Character Error
At the diner in 1955, Marty wants something without sugar but asks for a "Pepsi Free." In 1985, Pepsi Free was the name of caffeine-free, not sugar-free, Pepsi. If Marty wanted Pepsi without sugar he should have asked for "Diet Pepsi" or "Diet Pepsi Free." Presumably the filmmakers ignored this in order to get both the "Tab" and "Pepsi Free" gags into the scene.

When Doc is telling Marty how his time machine works, he says, "Never mind that now, never mind that now." When he says this, Marty has the camera down by his side and isn't filming, yet later in the film when Marty shows the film to Doc in 1955, the film starts out with the camera on Doc saying, "never mind that now, never mind that now..."

In the "save the clock tower" sequence, the same man rounds the corner in the background twice in the same direction.

When the DeLorean goes 1 minute into the future, the fire goes between Doc's legs but when the camera switches angles, it no longer does.

During the initial test run at the beginning of the film when the Delorean returns from its one minute trip into the future it is completely caked in ice and extremely cold to the touch. When Marty goes back to 1955 it doesn't happen but when he returns to the future the Delorean is again caked in ice.

When Marty hitches a ride on the back of a truck, as he waves to the girls in the fitness center you can see he has a watch on his left hand. But when he meets Jennifer in school moments later, it has gone.

The wheels on Marty's skateboard when the Doc backs the DeLorean out of the truck change from yellow to pink.

A picture on the table below Biff, and the candy in Biff's hand when he is talking to George about his car in 1985.

Odometer in the DeLorean throughout the movie. During the chase scenes with the Libyans, it is first shown as 33061 (When Marty says "C'mon move! Dammit!"), then it drops to 32994 (when Marty makes a sharp right turn and the speedometer drops significantly), then back up to 33062 (just before jumping to 1955), and finally towards the end of the movie , back down to 33051 (just before going back to 1985).

When Marty is escaping from the Libyans, the time circuit is already on when he moves his hand from the ignition to the gearshift. But when he shifts the second time, the time circuit seems to be off until he bumps its power switch.

When Doc dislodges the cable from the lamppost you can see the minute hand on the clock tower advance, yet one moment later when he looks over his shoulder the minute hand advances again.

At the dance, the picture under the strings at the head of Marty's guitar disappears in long shots.

In 1955, when Biff loses control of his car and crashes sideways into the manure truck, the position of the car in conjunction with the truck changes from one shot to the next. When the car hits the truck, only the back seat area is in a position to be dumped on, but when the camera angle changes, the entire car is now in a position to have manure dumped on it.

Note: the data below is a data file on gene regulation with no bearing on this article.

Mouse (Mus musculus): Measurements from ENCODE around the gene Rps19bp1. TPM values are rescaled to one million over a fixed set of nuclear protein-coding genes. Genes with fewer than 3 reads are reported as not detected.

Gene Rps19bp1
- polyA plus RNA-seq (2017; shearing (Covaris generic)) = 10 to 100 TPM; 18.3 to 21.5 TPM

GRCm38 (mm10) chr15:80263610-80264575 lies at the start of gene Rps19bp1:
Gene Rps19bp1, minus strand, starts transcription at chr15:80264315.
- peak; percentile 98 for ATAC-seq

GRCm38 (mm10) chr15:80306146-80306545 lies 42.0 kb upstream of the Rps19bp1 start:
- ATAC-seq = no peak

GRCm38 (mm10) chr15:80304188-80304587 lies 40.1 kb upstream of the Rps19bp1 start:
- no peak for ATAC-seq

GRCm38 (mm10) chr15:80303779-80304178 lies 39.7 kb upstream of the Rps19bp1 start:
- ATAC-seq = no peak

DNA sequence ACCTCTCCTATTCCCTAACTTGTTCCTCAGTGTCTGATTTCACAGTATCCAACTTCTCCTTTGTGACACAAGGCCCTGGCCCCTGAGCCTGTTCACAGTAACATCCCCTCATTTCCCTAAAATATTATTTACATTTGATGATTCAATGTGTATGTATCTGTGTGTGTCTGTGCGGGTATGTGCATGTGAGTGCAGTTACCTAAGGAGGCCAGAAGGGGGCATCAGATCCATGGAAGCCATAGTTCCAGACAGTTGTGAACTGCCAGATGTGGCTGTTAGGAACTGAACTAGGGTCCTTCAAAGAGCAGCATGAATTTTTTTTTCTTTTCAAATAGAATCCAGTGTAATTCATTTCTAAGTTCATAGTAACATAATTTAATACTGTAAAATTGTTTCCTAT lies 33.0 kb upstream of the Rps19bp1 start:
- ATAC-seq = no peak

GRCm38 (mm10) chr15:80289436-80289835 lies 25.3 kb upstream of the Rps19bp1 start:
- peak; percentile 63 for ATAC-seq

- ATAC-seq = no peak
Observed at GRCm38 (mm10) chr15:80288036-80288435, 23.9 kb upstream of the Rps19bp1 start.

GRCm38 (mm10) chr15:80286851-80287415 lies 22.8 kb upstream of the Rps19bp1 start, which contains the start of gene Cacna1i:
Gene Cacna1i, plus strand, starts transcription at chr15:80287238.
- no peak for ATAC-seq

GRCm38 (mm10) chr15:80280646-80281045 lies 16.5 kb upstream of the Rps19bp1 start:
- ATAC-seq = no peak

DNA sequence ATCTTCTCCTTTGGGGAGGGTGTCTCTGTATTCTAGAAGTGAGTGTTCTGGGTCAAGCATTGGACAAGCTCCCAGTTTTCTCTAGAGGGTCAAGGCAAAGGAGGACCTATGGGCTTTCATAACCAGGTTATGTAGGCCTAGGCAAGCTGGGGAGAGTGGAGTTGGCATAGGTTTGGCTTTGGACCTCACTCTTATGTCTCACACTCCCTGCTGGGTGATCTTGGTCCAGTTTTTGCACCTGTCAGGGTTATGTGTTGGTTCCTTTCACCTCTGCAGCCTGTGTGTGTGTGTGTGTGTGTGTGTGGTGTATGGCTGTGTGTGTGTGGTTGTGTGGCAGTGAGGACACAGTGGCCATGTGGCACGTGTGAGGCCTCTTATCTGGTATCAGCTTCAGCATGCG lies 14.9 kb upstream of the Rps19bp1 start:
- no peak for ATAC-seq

In the diner scene in 1955, Marty explains to young George McFly and Goldie Wilson that Goldie will be mayor in the future. Right after Marty says this, Goldie pauses and George looks at Marty. In the very next shot, George is looking at Goldie.

After Marty lands in 1955, when he stops the DeLorean in front of Lyon Estates, his hair is parted to one side in the close up shot, and to a different side in the wider shot.

Errors in Geography
After Marty arrives in downtown Hill Valley in 1955, you can see some road markers on the side of the road behind him. These markers are for US Highway 8 and US Highway 395. While US-395 does pass through the state of California, US-8 does not and never had, even back in 1955. US-8 runs through the states of Michigan, Wisconsin, and Minnesota.

Errors in Geography
After Marty arrives in 1955 early in the morning and leaves the barn, he drives what should be a short distance but when he arrives in front of his neighborhood the sun is quite high in the sky. Although we were never told the distance between the mall {Formerly Peabody farm) and Hill Valley, Marty went to the Twin Pines Mall on his skateboard in a matter of only a few minutes in 1985.

Factual Mistake
The JVC camcorder requires constant pressure to operate the rewind feature, not just a single push and release.

Factual Mistake
When Marty is getting ready to play guitar through the huge amplifier in Doc Brown's house, he switches on the amplifier, turns all of the gains and overdrive up, plugs the cable into the amplifier, then proceeds to plug the other end of the cable into the guitar. The moment the cable touches the guitar's output jack should have been the moment the amp blew up. Most guitarists will plug the cable into the guitar and amp, THEN turn the amp on. Doing so will avoid making all of the noise that results from the cable and guitar jack making contact.

Factual Mistake
When the Libyans are chasing Marty, the AK-47 the shooter is using jams not once, but twice. One of the most well-known qualities of this weapon is that it almost never jams, even when filled with water or sand.